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Gembloux, Belgium

Sebek P.,IRSTEA | Sebek P.,Masaryk University | Barnouin T.,Reseau Naturaliste Entomologie | Brin A.,Purpan Engineering School | And 10 more authors.
Ecological Indicators | Year: 2012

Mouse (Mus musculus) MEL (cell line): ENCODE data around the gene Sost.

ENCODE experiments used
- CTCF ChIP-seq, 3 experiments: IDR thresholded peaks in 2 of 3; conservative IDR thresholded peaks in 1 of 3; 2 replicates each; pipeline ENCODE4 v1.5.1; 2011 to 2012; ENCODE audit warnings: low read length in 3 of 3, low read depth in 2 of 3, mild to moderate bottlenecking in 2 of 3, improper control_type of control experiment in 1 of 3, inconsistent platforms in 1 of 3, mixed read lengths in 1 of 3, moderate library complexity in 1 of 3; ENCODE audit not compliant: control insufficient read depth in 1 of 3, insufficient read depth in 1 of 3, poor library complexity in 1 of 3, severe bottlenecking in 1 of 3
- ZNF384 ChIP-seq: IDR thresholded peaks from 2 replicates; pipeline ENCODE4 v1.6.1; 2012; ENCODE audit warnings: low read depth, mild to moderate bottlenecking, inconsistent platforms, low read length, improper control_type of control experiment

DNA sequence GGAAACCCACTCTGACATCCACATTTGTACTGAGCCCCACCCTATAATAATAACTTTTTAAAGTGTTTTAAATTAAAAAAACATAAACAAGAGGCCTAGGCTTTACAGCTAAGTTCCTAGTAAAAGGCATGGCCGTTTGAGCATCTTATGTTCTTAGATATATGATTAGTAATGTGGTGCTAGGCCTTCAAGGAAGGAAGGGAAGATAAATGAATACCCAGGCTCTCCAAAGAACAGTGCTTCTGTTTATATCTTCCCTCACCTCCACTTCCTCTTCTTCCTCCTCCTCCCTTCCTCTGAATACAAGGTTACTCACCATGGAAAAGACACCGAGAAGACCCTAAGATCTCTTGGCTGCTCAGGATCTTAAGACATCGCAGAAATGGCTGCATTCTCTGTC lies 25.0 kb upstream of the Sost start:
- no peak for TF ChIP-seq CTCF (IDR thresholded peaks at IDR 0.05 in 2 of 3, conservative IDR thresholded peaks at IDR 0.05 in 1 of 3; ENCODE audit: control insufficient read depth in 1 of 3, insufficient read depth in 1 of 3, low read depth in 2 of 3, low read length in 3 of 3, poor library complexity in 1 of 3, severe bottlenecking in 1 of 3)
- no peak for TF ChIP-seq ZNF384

In European forests, large scale biodiversity monitoring networks need to be implemented - networks which include components such as taxonomical groups that are at risk and that depend directly on forest stand structure. In this context, monitoring the species-rich group of saproxylic beetles is challenging. In the absence of sufficient resources to comprehensively survey a particular group, surrogates of species richness can be meaningful tools in biodiversity evaluations. In search of restricted subsets of species to use as surrogates of saproxylic beetle richness, we led a case study in Western Europe. Beetle data were compiled from 67 biodiversity surveys and ecological studies carried out from 1999 to 2010 with standardised trapping methods in France and Belgium. This large-scale dataset contains 642 forest plots, 1521 traps and 856 species. Twenty-two simplified species subsets were identified as potential surrogates, as well as the number of genera, a higher taxonomic level, taking into account, for each surrogate, the effort required for species identification, the practical monitoring experience necessary, the species conservation potential or the frequency of species occurrence. The performance of each surrogate was analyzed based on the following parameters: overall surrogacy (correlation between subset richness and total species richness), surrogacy vs. identification cost balance, surrogacy variation over a wide range of ecological conditions (forest type, altitude, latitude and bio-geographical area) and consistency with spatial scale. Ecological representativeness and ability to monitor rare species were supplementary criteria used to assess surrogate performance. The subsets consisting of the identifiable (or only easy-to-identify species) could easily be applied in practice and appear to be the best performing subsets, from a global point of view. The number of genera showed good prediction at the trap level and its surrogacy did not vary across wide environmental gradients. However, the subset of easy-to-identify species and the genus number were highly sensitive to spatial scale, which limits their use in large-scale studies. The number of rare species or the species richness of single beetle families (even the best single-family subset, the Cerambycidae) was very weak surrogates for total species richness. Conversely, the German list of monitoring species had high surrogacy, low identification costs and was not strongly influenced by the main geographical parameters, even with our French and Belgian data. In European-wide monitoring networks, such internationally validated subsets could be very useful with regard to the timing and cost-efficiency of field inventories. © 2012 Elsevier Ltd.